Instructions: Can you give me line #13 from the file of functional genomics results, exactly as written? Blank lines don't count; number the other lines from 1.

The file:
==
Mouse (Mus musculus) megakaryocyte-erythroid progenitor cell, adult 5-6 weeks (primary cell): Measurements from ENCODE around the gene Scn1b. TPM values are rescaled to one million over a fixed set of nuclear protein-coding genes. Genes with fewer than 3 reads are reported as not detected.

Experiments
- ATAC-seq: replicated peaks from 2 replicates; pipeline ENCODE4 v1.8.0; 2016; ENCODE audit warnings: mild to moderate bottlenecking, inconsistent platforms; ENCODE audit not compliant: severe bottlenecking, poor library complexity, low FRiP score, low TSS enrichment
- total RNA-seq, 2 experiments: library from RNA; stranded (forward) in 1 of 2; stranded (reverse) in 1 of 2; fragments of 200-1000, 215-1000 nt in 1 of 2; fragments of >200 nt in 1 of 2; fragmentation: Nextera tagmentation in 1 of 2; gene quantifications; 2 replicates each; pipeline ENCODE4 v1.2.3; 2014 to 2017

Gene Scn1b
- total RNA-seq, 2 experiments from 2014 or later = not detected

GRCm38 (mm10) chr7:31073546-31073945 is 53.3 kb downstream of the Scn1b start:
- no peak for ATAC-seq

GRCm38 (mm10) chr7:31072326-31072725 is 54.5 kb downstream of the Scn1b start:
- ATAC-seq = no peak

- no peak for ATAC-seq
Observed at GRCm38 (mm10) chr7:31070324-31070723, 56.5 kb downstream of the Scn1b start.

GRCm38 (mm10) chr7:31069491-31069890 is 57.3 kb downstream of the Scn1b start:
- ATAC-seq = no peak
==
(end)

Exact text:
GRCm38 (mm10) chr7:31069491-31069890 is 57.3 kb downstream of the Scn1b start: